Definition and usageEdit
In many modern cases, anti-Western sentiment is fueled by anti-imperialism, particularly against countries that are "all are deemed guilty for the colonial crimes of the past and present" such as Germany, the UK and the Netherlands. Anti-Western sentiment occurs in many countries, even from the West itself–especially European countries. Broad anti-Western sentiment also exists in the Muslim world against Europeans and the United States. The hatred against the United States stems from their support for Israel, the seizure of Iraq and the numerous sanctions on Iran.
After the end of the Cold War, Samuel P. Huntington argued that international conflict over economic ideology would be replaced with conflict over cultural differences. He argues that economic and political regionalism will increasingly shift non-Western countries towards geopolitical engagement with countries that share their values. Huntington argues that the Islamic world experiencing a population explosion at the same time as a growth in Islamic fanaticism, leading to rejection of Westernization.
Anti-Western sentiment in mainland China has been increasing since the early 1990s, particularly amongst the Chinese youth. Notable incidents which have resulted in a significant anti-Western backlash have included the 1999 NATO bombing of the Chinese embassy in Belgrade, the 2008 demonstrations during the Olympic torch relay and alleged Western media bias, especially in relation to the 2008 Tibetan unrest. Whilst available public opinion polls show that the Chinese hold generally favourable views towards the United States, there remains suspicion over the West's motives towards China stemming largely from historical experiences and specifically the 'century of humiliation'. These suspicions have been increased by the Chinese Communist Party's "Patriotic Education Campaign".
Lee Kuan Yew, the former Prime Minister of Singapore, argued that East Asian countries such as China, Japan, Korea and Vietnam should be based on "Asian values". Countries such as the Four Asian Tigers should aspire to have Western-style standards of living, but without accepting liberal democratic social institutions and principles.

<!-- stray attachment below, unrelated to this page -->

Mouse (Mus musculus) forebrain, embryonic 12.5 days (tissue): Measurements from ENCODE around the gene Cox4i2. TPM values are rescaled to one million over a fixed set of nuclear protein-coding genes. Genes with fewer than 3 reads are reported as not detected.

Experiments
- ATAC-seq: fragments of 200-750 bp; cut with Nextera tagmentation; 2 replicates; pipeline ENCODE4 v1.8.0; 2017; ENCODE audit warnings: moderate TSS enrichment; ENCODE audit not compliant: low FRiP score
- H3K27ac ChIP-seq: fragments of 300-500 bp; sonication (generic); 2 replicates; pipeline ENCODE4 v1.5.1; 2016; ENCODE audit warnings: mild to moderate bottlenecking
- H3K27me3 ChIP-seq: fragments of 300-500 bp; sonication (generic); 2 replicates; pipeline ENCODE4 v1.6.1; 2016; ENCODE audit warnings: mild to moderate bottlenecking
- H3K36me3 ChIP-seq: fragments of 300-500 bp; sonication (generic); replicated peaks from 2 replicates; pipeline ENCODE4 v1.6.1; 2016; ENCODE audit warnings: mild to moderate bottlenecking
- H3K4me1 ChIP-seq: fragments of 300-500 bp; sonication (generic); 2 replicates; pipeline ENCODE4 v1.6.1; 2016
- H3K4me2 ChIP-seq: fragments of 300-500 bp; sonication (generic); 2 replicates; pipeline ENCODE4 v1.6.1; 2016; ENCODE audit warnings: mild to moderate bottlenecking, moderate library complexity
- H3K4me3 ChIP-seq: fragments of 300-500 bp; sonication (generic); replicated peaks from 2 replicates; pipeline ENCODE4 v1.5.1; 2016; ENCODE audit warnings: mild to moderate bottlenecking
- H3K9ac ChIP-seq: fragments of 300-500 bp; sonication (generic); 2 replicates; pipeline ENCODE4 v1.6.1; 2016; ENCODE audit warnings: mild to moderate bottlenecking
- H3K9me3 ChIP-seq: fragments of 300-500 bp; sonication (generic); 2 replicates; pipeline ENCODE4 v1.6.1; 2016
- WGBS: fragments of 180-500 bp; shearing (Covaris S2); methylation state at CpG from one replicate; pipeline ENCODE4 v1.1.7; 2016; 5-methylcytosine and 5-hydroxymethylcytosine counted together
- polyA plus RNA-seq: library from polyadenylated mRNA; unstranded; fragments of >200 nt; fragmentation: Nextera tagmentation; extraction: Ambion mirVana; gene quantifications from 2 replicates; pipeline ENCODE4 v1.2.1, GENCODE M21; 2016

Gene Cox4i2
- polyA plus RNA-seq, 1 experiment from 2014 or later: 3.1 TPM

Together with political salafists, jihadists (also called militant salafists) view Europe as lands inhabited by infidels (Dar al-Kufr). For jihadists this also legitimizes Europe as a target for armed jihad in terms of acts of war or terrorist attacks. Such lands go under the name of Dar al-Harb (lands of war). Jihadists themselves motivate their attacks in two prominent ways: as a way to resist and discourage Western military intervention in Muslim countries and what is called "insults against Islam" such as Muhammad Cartoons.
Within the WestEdit
In Amsterdam's secondary schools, about half the students of Moroccan descent do not identify with the Netherlands: they see their identity as 'Muslim', and regularly express anti-Western views but, nevertheless, do not want to return to their ancestral homeland.
Anti-Western sentiment in Russia dates back to 19th century from an intellectual debate between Westernists and Slavophiles. While the former deemed Russia to be a lagging Western country, the latter rejected these claims outright and dubbed West to be 'rotten'. An important figure in Western criticism under reign of Alexander the Third was Konstantin Pobedonostsev, a former liberal who eventually denounced and thoroughly criticised his former views.
Vladimir Putin has promoted explicitly conservative policies in social, cultural and political matters, both at home and abroad. Putin has attacked globalism and neoliberalism, and promoted new think tanks that stress Russian nationalism, the restoration of Russia's historical greatness, and systematic opposition to liberal ideas and policies. Putin has collaborated closely with the Russian Orthodox Church. Patriarch Kirill of Moscow, head of the Church, endorsed his election in 2012 stating Putin's terms were like "a miracle of God." The Russian Orthodox Church sometimes is host to groups that promote nationalist and anti-Western tendencies.
The Russian government has restricted foreign funding of some pro-liberal Non Governmental Organizations. Pro-Russian activists in the former Soviet Union frequently equate the West with homosexuality and the gay agenda, and Russian gay propaganda law was welcomed by nationalist and religious political figures in Russia as a bulwark against Western influence.
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